Paragraph 48: Welsh Language Strategy and Scheme

862.Section 78(1) requires the Welsh Ministers to adopt a Welsh Language strategy, which must set out how the Welsh Ministers propose to promote and facilitate the use of the Welsh language. Paragraph 48 provides that when section 78 comes into force (which will be immediately after the first appointment of a First Minister under section 46), then the National Action Plan for a Bilingual Wales (or Iaith Pawb), in whatever form it exists at that time, is to operate with appropriate modifications from then on as if it were a Welsh Language strategy adopted under section 78(1). In addition, any Welsh language scheme which the Assembly constituted under GoWA has adopted under section 21 of the Welsh Language Act 1993 and which is in force when section 78 comes into force, is to operate with appropriate modifications from then on as if it were a Welsh language scheme adopted under section 78(2).

863.The effect of paragraph 48(3) is that the Welsh Ministers are not required to re- publish the National Action Plan for a Bilingual Wales, nor any Welsh language scheme, which is operating as if made under section 78. The effect of paragraph 48(4) is that the Welsh Ministers are not required to publish a report under section 78(8) in relation to the financial year ending 31 March 2007.

Paragraph 49: Sustainable development scheme

864.This paragraph provides for the sustainable development scheme made by the old Assembly under section 121(1) of GoWA to continue to have effect (with appropriate modifications) as if made under this Act.

Paragraph 50 and 51: Orders in Council amending Schedule 5

865.These paragraphs provide for sections 95 and 96 to have effect with modifications until the beginning of the day after the day in which a First Minister is appointed. Sections 95 and 96 come into force on Royal Assent, in order to allow Schedule 5 (and therefore the Assembly’s legislative competence to pass Assembly Measures) to be modified between Royal Assent and the Act coming fully into effect in May 2007. The modifications which this paragraph applies are necessary to allow sections 95 and 96 to operate in advance of May 2007.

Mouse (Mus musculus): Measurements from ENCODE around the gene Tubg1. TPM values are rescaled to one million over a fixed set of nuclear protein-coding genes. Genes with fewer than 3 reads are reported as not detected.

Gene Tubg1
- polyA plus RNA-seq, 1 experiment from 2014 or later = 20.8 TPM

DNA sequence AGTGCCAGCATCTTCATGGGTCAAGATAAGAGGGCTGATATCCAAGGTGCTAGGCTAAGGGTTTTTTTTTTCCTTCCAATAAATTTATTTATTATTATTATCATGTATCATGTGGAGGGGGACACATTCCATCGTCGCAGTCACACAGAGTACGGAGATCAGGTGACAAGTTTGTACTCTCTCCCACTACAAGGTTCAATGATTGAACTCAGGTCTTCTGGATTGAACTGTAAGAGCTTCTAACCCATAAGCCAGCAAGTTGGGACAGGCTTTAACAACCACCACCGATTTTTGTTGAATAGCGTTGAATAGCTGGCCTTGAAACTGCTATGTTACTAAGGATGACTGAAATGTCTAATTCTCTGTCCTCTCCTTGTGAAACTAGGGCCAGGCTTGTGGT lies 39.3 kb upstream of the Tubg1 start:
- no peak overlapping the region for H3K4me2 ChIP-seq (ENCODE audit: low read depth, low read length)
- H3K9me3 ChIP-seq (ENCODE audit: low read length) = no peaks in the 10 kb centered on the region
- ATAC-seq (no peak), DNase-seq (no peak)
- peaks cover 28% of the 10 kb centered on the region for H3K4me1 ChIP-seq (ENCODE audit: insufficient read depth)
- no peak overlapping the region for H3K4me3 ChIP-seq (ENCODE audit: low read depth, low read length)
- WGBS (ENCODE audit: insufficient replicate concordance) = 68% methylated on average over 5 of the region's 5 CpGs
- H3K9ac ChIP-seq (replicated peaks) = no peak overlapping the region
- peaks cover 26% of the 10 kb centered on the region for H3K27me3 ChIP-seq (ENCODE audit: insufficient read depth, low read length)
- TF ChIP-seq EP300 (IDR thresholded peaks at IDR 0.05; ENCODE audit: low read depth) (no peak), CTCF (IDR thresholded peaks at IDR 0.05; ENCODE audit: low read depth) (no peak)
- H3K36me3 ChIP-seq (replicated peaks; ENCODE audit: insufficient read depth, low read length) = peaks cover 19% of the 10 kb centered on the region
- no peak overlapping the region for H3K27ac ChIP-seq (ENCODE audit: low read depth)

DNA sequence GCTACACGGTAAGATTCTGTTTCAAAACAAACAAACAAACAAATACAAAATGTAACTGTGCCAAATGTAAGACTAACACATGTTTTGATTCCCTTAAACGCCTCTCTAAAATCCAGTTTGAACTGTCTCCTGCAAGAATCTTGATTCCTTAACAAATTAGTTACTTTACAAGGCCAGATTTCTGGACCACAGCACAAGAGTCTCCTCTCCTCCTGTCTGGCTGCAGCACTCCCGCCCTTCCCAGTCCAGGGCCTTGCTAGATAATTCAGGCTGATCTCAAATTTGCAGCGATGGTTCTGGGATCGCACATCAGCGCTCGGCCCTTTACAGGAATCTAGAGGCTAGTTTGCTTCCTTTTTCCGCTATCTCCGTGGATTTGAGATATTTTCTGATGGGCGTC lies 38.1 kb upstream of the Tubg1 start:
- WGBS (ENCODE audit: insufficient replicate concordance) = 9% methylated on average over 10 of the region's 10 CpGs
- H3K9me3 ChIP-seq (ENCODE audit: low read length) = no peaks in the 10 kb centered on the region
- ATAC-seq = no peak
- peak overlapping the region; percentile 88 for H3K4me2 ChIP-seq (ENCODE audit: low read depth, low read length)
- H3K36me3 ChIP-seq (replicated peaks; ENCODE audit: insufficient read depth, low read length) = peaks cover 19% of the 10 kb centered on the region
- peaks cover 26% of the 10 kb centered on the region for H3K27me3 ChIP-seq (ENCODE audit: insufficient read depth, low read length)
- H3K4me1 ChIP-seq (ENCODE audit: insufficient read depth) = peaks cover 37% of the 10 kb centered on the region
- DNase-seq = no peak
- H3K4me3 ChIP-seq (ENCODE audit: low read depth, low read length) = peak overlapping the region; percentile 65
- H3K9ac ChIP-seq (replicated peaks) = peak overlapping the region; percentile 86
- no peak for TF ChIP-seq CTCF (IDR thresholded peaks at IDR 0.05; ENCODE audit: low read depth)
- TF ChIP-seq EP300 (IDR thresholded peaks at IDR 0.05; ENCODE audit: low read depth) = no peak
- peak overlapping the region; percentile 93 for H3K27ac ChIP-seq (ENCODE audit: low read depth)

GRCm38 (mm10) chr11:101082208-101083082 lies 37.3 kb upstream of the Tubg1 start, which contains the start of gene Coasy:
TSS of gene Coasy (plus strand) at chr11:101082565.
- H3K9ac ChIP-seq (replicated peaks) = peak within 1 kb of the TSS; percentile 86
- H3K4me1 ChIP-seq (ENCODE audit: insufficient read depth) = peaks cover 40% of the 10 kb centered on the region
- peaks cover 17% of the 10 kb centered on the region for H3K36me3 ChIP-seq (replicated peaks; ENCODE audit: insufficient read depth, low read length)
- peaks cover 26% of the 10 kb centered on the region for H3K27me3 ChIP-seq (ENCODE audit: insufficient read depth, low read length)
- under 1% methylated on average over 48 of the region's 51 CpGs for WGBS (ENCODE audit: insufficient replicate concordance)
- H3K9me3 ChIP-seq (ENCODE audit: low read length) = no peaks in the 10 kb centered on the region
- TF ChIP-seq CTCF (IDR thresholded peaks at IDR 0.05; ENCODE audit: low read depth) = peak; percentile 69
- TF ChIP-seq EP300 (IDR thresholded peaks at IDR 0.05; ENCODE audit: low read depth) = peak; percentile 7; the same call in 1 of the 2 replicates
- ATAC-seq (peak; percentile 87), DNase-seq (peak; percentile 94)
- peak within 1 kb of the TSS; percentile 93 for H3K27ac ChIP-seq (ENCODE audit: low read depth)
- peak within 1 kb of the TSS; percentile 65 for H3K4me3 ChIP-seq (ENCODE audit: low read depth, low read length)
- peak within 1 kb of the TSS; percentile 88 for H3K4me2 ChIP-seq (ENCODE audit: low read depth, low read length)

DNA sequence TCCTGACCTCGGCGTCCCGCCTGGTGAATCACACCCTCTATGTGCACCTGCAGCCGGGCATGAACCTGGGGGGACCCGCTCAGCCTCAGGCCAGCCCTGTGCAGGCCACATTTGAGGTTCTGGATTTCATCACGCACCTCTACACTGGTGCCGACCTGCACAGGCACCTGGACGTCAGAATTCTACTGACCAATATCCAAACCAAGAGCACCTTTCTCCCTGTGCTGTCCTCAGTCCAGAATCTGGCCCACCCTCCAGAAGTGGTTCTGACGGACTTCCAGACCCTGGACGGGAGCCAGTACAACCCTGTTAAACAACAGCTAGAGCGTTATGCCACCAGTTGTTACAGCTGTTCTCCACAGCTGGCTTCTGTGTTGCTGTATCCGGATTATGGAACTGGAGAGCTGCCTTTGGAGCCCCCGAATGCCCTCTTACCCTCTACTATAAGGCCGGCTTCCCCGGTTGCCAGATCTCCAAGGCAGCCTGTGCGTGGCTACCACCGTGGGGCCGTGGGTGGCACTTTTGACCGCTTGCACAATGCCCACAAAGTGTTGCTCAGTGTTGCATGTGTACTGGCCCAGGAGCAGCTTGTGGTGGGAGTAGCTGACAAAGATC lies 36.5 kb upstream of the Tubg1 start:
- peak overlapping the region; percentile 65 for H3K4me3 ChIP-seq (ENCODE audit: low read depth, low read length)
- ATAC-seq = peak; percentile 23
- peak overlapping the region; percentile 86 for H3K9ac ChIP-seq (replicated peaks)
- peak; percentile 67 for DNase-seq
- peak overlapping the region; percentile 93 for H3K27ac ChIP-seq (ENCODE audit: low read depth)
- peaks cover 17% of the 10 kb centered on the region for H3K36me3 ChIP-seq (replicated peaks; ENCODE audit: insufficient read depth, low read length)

Paragraph 52: Assembly Measures: criminal penalties

866.This paragraph provides that, until the coming into force of sections 281(5) and 154(1) of the Criminal Justice Act 2003, the maximum term of imprisonment which can be imposed on conviction of an offence (whether summary or triable either way) under an Assembly Measure is six months (again making provision for the different rules in relation to sentencing which apply until those provisions of the 2003 Act come into force).

Paragraph 53: Welsh Consolidated Fund

867.This paragraph imposes a duty on the old Assembly to pay, on 2 April 2007, all monies standing to its credit immediately before that day into the Welsh Consolidated Fund.

Paragraph 54: Grants

868.This paragraph ensures that section 118(2), that is, the power of Ministers of the Crown to make payments to the Welsh Ministers, has effect as a power to make payments to the old Assembly (including that Assembly as it continues in existence by virtue of Schedule 11, paragraph 22) until the first First Minister is appointed under the Act.

Paragraph 55: Statement of estimated payments

869.This paragraph provides that in relation to the financial year beginning on 1 April 2007, section 119 has effect also in relation to the old Assembly, so that the Secretary of State is required to lay a written statement of estimated payments before that Assembly, and to include, in that statement, estimated payments destined for the old Assembly.

Paragraph 56: Destination of receipts

870.This paragraph provides that section 120 (which governs which sums need to be paid into the Welsh Consolidated Fund and which do not) has effect, until the first First Minister is appointed under the Act , as if references to the Welsh Ministers etc. and to the Assembly Commission were references to the old Assembly. It also allows the old Assembly to make the initial decision as to which receipts can be retained, rather than paid into the Welsh Consolidated Fund.

Paragraph 57: Borrowing